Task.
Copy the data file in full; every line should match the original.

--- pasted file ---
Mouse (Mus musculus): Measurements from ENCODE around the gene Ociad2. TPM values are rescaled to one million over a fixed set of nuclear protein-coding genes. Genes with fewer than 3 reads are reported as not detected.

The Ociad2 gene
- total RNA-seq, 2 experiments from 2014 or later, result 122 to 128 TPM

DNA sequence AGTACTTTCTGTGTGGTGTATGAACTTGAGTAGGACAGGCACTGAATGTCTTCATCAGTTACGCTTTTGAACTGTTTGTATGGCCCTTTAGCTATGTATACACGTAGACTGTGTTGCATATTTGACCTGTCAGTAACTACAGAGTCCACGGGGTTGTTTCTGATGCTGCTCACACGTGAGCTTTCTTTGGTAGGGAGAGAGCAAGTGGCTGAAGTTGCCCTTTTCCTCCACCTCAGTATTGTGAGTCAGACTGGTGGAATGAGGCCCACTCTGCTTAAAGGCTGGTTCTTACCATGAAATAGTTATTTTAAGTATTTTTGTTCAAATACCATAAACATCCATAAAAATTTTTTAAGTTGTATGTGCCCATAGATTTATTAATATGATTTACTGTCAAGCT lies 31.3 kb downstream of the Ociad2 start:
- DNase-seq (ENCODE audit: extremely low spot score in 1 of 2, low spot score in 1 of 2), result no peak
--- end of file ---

Mouse (Mus musculus): Measurements from ENCODE around the gene Ociad2. TPM values are rescaled to one million over a fixed set of nuclear protein-coding genes. Genes with fewer than 3 reads are reported as not detected.

The Ociad2 gene
- total RNA-seq, 2 experiments from 2014 or later, result 122 to 128 TPM

DNA sequence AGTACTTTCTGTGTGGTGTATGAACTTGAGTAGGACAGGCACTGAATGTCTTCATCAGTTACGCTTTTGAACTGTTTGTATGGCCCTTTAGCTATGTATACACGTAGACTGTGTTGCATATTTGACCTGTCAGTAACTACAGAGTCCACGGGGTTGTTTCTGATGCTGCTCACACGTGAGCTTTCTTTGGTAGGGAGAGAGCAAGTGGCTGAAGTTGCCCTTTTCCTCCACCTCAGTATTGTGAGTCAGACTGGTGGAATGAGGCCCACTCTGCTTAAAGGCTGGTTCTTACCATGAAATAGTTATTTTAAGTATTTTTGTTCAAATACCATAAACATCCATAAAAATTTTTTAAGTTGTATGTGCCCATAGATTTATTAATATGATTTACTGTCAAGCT lies 31.3 kb downstream of the Ociad2 start:
- DNase-seq (ENCODE audit: extremely low spot score in 1 of 2, low spot score in 1 of 2), result no peak